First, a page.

True Dry Rot serpula lacrymans
True Dry Rot serpula lacrymans

True Dry Rot (Serpula lacrymans)

The True Dry Rot is the fungus probably found causing the most extensive damage in buildings. A brown rot which particularly occurs on wood embedded in or in contact with wet brick work and sensitive to high temperatures and well ventilated areas and is therefore rarely found on exposed timbers or situations where fluctuating conditions are likely. This fungal is able to grow through brick work and mortar, though can not feed on these. Strands from the Dry Rot then transport moisture from damp areas, this allowing a spread of the fungus to dry wood in unventilated conditions.

The appearance of fruit body may be the first indication of an outbreak, and again it is important for an experienced surveyor to carry out a detailed inspection, to determine the cause of the outbreak, the extent and remedial treatments necessary.

The remedial treatment involved with Dry Rot eradication together with associated works, unlike Wet Rot will involve the removal of plaster together with the sterilisation to the brick work and surrounding areas and this is often reflected in the cost.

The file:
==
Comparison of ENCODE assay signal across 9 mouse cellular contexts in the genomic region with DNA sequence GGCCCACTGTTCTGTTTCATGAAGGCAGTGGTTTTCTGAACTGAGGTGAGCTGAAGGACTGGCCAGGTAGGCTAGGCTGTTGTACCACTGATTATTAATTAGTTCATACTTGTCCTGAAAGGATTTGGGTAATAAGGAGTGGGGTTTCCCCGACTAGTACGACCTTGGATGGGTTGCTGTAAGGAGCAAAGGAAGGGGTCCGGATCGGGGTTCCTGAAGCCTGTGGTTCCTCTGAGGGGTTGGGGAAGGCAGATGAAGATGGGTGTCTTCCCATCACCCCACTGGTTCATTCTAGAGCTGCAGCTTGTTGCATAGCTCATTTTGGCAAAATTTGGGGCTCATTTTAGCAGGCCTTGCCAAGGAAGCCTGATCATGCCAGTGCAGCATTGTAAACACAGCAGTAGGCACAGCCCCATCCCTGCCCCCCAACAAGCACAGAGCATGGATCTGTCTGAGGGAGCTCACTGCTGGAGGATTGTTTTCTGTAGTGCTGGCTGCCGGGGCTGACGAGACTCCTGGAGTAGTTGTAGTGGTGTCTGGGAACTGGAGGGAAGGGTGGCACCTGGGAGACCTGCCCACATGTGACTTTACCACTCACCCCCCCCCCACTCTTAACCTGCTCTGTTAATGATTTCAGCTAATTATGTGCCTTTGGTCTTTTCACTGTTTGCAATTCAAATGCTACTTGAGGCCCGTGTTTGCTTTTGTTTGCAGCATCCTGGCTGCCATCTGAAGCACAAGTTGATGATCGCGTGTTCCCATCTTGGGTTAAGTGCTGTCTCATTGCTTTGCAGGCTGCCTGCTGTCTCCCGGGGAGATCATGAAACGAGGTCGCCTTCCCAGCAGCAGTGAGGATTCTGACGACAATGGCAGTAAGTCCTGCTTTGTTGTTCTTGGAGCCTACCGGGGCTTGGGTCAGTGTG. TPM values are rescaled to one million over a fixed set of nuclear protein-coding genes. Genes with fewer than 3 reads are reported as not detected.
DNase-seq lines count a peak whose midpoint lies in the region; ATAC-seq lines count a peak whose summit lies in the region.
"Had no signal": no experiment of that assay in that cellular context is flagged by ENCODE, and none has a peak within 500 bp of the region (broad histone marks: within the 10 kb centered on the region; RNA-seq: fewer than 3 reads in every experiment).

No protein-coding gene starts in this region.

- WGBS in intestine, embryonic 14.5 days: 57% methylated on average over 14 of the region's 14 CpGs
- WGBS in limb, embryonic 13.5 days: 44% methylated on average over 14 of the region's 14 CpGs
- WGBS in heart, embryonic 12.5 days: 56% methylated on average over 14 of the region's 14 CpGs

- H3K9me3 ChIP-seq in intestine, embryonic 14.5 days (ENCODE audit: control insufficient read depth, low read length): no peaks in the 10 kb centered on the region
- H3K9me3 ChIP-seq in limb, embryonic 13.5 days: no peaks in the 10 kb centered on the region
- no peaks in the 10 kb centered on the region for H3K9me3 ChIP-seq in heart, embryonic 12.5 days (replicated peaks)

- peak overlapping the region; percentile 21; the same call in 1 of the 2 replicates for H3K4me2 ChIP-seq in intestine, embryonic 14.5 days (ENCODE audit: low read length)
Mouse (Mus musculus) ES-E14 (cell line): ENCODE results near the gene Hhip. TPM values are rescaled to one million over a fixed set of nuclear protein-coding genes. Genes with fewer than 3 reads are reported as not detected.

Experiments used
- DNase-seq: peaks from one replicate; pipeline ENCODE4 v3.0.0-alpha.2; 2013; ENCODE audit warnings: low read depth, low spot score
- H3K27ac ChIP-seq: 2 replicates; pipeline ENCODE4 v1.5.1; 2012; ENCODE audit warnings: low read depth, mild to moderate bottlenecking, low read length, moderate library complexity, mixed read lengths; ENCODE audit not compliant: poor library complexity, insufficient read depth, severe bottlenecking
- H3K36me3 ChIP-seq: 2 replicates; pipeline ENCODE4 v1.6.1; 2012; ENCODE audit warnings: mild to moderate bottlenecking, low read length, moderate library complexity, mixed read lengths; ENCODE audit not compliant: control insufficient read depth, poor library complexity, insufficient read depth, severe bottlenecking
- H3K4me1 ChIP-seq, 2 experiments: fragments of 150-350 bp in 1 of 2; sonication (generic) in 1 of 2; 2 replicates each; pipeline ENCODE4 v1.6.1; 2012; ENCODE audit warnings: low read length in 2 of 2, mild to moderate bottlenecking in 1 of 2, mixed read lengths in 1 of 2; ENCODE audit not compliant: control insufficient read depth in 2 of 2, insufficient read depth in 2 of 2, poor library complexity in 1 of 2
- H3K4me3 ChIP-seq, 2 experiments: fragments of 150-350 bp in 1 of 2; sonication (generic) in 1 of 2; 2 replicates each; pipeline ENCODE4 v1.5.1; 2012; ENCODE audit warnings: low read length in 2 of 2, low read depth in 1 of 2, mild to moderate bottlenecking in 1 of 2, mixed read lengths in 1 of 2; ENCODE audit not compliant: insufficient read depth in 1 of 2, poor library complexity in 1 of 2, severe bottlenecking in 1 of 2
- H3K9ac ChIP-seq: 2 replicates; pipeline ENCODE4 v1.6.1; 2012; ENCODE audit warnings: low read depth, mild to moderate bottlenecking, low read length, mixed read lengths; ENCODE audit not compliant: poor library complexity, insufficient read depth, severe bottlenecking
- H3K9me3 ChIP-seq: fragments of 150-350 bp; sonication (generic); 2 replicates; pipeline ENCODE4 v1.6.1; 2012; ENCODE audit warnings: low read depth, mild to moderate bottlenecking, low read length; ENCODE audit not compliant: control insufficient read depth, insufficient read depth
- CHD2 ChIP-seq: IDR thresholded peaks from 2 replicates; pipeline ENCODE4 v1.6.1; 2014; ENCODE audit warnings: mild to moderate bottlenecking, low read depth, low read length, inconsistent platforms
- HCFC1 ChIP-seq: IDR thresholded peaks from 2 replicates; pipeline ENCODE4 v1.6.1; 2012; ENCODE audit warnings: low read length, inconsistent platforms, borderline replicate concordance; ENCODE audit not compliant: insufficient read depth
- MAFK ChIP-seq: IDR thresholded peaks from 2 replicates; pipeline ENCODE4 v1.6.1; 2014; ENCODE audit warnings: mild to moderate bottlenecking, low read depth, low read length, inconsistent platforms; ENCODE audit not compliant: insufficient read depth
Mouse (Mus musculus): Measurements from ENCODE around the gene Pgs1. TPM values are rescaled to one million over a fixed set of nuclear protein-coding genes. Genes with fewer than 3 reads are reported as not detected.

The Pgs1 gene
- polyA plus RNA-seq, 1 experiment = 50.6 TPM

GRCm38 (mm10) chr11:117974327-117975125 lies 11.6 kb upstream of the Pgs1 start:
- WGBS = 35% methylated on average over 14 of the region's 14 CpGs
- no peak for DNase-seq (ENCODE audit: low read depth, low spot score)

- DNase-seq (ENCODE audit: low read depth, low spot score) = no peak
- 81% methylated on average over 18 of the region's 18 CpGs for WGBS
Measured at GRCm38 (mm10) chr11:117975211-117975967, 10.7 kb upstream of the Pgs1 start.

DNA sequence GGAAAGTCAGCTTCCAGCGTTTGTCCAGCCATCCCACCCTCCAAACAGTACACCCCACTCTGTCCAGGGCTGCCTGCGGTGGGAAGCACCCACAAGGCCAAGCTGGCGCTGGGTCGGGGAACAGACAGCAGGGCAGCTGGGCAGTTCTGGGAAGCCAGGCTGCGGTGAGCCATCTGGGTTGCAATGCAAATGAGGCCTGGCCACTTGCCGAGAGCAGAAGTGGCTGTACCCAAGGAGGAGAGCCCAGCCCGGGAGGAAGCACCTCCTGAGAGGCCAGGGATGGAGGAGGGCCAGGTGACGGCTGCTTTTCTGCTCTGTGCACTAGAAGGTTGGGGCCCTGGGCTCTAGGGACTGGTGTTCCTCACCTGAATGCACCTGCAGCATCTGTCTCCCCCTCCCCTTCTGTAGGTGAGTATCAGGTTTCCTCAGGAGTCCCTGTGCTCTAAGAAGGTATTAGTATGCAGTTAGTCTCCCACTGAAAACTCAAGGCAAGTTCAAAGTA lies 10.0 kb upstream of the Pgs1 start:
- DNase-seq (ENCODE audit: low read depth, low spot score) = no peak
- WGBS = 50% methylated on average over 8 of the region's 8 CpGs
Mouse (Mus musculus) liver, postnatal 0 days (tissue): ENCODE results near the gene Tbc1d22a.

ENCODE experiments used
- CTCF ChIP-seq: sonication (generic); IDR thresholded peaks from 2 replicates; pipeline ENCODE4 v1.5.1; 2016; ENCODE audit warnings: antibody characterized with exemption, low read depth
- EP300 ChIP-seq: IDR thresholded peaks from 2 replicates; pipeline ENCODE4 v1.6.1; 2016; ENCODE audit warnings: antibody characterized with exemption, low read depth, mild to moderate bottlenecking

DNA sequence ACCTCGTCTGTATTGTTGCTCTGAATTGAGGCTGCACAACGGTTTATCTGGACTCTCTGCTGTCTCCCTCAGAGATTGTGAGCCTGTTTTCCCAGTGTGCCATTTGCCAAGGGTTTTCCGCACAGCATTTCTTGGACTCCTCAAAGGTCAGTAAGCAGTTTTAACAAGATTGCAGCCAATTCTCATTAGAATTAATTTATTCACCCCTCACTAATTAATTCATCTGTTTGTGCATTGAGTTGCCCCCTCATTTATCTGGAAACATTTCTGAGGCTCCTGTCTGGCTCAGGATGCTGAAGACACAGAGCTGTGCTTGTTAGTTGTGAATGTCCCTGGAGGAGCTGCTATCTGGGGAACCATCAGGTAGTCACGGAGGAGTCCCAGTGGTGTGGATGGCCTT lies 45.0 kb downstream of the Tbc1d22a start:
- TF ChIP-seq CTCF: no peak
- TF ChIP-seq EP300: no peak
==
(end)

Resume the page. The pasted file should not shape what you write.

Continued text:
On submitting our report of our findings, recommendations, our surveyor will be only too happy to discuss the report and answer any questions you may have.

At all times during the treatments both supervision from the on site supervisor and surveyor will be carried out at regular intervals, making sure all works are carried out to a high standard of workmanship.

The term "Dry Rot" is a misnomer because the attack normally occurs only in damp situations, usually because of accidental conditions of moisture. Permanent wetness rarely causes Dry Rot, but if the wetness is sporadic, as would be the case from faults in the rainwater system, leaks from the internal plumbing, bridging of, lack of, or a defective damp proof course, it is then that Dry Rot is likely to occur.

Dry Rot requires both the wood and the surrounding atmosphere to be suitable. Serpula lacrymans can penetrate concrete several feet thick to reach timber on the far side. It invariably penetrates plaster in contact with rotted timber and frequently passes from a skirting board to ceiling laths and joists of the floor by creeping between the wall plaster and brick work without any visual indications. It is essential to ascertain the source of dampness; this will be indicated within our written report, together with recommendations to eliminate the moisture.